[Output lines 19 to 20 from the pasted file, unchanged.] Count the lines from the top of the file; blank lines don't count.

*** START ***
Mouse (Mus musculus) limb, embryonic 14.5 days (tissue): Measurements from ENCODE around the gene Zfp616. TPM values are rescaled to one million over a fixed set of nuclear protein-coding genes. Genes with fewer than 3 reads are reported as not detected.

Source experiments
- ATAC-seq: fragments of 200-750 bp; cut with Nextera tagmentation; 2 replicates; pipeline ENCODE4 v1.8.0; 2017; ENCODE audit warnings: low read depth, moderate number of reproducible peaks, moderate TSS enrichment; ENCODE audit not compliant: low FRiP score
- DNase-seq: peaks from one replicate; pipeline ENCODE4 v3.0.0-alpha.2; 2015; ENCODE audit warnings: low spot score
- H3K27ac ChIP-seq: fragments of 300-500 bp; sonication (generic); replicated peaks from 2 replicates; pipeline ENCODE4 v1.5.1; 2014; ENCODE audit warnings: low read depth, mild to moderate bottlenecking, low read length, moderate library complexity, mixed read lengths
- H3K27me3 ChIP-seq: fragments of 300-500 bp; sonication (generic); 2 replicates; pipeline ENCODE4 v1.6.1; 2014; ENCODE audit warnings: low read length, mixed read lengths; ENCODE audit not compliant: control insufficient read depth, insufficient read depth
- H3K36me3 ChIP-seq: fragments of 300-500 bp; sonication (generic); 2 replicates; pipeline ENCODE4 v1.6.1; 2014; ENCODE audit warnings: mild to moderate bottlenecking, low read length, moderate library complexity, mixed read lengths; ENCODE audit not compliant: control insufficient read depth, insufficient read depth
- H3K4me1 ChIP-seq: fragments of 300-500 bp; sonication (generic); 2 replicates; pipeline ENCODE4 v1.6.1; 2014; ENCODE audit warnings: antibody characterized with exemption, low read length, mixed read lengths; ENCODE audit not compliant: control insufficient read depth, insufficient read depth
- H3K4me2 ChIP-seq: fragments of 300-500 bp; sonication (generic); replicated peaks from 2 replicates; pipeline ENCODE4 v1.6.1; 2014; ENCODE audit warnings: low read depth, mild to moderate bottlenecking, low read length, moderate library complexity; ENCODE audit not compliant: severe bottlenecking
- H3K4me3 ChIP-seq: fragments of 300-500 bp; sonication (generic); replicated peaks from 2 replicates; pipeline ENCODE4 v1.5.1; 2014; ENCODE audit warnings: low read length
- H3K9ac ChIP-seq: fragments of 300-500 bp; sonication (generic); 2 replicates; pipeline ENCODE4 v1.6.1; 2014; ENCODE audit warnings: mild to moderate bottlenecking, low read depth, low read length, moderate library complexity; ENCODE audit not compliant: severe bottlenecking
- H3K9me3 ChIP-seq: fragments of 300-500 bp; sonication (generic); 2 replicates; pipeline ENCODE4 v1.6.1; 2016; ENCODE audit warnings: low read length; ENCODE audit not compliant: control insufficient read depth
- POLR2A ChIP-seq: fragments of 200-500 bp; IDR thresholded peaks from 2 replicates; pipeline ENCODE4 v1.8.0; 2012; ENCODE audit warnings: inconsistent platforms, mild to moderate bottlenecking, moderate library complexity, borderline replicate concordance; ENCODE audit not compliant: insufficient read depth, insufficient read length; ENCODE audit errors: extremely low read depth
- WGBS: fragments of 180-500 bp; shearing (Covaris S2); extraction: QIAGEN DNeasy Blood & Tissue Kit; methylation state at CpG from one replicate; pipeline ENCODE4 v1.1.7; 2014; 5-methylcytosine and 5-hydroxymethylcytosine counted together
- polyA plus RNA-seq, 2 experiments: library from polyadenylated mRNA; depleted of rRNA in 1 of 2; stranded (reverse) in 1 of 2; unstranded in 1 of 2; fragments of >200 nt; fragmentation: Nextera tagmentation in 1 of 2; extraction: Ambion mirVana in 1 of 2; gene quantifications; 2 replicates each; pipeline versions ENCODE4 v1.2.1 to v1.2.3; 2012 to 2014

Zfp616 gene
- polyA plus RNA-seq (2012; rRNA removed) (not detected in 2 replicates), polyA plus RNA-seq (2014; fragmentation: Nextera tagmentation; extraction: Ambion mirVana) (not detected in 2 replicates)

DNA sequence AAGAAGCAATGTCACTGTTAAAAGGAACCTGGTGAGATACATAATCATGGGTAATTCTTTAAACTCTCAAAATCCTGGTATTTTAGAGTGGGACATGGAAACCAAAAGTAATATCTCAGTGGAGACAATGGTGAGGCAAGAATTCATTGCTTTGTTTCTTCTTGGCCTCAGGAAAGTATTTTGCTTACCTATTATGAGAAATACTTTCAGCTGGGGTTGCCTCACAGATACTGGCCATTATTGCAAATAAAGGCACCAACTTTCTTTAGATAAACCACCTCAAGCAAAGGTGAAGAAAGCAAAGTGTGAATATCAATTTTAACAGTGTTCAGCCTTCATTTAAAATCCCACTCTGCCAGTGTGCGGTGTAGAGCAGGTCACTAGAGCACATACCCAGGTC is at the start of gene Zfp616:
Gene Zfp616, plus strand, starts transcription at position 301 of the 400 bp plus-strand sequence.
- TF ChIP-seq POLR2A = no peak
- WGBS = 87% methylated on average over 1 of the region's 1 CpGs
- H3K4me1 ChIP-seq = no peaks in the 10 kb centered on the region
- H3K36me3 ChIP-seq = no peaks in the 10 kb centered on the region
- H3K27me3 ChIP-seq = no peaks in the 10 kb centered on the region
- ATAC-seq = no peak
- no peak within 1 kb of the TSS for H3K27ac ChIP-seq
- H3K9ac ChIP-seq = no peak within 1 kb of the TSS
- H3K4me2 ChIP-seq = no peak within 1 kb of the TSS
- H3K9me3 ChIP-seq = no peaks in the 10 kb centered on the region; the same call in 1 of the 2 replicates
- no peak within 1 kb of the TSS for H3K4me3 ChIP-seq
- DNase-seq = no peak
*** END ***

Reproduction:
Gene Zfp616, plus strand, starts transcription at position 301 of the 400 bp plus-strand sequence.
- TF ChIP-seq POLR2A = no peak